A Yi’s A Perfect Crime is one of those novels that is certain to draw comparisons to Crime and Punishment or American Psycho. As a first person narrative by a killer who kills for reasons other than greed, love, jealousy or any of the other simple motivations that give us comfort, it falls into that small collection of books that feature murderers whose crimes are presumed to reflect the alienating forces of society.
None of these stories would be interesting if narrated by investigators or any third party. Their intensity and their attraction lie in the conceit that we are entering the mind of a murderer, seeing why they do what they do. In this, I think A Yi is perhaps more successful than either Dostoyevsky or Bret Easton Ellis because despite the efforts of the Chinese courts to impose reason on this murder, he really allows it to be about nothing other than boredom and the thrill of being a murderer. This nameless killer has no moral theory to justify his act, he is just bored.
Like many unpopular high school kids, A Yi’s murderer assuages his feelings of rejection and loneliness with contempt. Who would want to be friends with those people anyway? He is bored, he wants more from life, excitement, the thrill of the chase, so he resolves to kill Kong Jie, the one classmate who is friendly and sympathetic. He argues there is a purity in choosing her, because she is such a good person. That may be a self aggrandizing explanation as it is more likely she was the only person he could persuade to come to his home.
And of course he kills her, goes on the run and is terribly frustrated by the incompetence of the police efforts to capture him. At times, it seems almost farcical. Where is the thrill when no one is close to catching him? He even goes to the police station to charge his phone. Eventually, with diligent efforts on his part, he is caught, there is a trial and there we see the desperate efforts by those who represent society as a whole to find a reason for the murder. This is all too human. We do not want to accept that people kill for the thrill of it. We want there to be some childhood trauma, some slight, some need, some reason, no matter how tenuous. We want to know why.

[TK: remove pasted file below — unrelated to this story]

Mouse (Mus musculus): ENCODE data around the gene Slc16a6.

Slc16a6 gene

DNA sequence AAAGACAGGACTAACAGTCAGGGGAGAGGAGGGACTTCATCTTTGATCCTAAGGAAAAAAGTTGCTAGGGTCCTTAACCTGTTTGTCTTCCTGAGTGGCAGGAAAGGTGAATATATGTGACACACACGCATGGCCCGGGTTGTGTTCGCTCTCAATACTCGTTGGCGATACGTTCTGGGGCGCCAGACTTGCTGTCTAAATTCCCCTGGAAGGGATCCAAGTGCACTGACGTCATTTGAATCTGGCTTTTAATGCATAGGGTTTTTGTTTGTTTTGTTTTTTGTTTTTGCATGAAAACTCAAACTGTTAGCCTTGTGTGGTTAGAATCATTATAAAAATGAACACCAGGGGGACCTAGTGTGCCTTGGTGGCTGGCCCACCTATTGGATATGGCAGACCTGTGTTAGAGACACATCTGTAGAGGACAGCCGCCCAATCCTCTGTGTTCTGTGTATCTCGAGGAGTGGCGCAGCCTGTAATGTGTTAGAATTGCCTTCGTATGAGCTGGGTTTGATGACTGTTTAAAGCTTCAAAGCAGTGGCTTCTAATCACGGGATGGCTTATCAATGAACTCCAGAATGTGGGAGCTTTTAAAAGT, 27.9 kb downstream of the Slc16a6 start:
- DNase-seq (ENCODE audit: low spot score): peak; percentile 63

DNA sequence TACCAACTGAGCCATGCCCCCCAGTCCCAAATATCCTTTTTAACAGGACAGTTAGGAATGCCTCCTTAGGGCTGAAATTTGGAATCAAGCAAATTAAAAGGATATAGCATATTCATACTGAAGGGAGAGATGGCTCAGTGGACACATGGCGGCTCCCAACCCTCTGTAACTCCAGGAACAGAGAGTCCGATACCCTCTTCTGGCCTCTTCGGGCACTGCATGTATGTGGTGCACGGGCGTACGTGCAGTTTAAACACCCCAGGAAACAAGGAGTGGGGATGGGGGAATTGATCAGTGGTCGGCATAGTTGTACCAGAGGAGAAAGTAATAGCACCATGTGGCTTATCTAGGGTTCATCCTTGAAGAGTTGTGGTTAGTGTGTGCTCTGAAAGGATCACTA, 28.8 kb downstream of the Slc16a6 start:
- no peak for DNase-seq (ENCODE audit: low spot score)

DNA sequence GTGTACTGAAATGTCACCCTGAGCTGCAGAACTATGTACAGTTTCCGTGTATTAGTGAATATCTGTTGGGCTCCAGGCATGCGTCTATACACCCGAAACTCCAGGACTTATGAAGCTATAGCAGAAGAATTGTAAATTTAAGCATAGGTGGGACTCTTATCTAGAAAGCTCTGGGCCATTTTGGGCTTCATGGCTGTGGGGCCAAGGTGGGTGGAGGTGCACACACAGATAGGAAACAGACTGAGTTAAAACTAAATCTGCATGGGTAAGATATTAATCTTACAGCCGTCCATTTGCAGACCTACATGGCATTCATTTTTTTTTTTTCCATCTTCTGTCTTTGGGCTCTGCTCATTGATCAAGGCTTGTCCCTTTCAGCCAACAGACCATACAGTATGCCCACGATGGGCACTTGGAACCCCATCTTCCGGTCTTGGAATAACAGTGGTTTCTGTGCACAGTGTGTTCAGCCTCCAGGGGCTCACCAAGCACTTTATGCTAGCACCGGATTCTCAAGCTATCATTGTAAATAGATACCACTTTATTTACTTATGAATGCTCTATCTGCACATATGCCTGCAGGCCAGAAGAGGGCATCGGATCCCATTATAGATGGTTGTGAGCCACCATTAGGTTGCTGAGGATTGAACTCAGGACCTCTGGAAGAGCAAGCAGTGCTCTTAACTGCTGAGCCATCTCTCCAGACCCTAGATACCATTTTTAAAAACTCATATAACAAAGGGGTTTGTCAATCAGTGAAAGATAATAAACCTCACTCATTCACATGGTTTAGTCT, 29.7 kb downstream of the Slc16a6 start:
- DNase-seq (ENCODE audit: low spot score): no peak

A Perfect Crime is a Chinese novel by a Beijing writer and it is his first work to be translated and published in English. In some ways it seems quaint, this need by the police and the court to understand the motivation, their shock and revulsion that someone would murder out of boredom. Here in the United States, we are inured to that kind of perpetrator. Leopold and Loeb were shocking but that’s eighty years ago. When our narrator is disappointed there is a bigger wanted poster for a man who killed seventeen people, he sounds just like most of the far too long list of killers who kill for excitement and celebrity. They are common as dirt.
This is one of those books that is written with a fast, propulsive prose that keeps you reading. For all its grim subject matter and brutality, there are moments of with and humor, even a bit of slapstick when the killer, fleeing police does a classic “he went that away” sort of misdirection. It is short, which makes it something you can finish in one bite if you have a couple hours to read. That is good, because it is discomfiting to be in the head of someone so callous and enraged. The narrator is observant of people, seems to have a keen insight at times. He is interesting even while being morally repugnant.
I cannot say I enjoyed A Perfect Crime, but I don’t think A Yi wrote it for anyone to enjoy. It is a book that asks us to think about society, about why we produce these monsters. Given the rate at which we do it here in the US, it’s a good question.
A Perfect Crime was provided by LibraryThing which holds a monthly drawing for review copies of recent releases.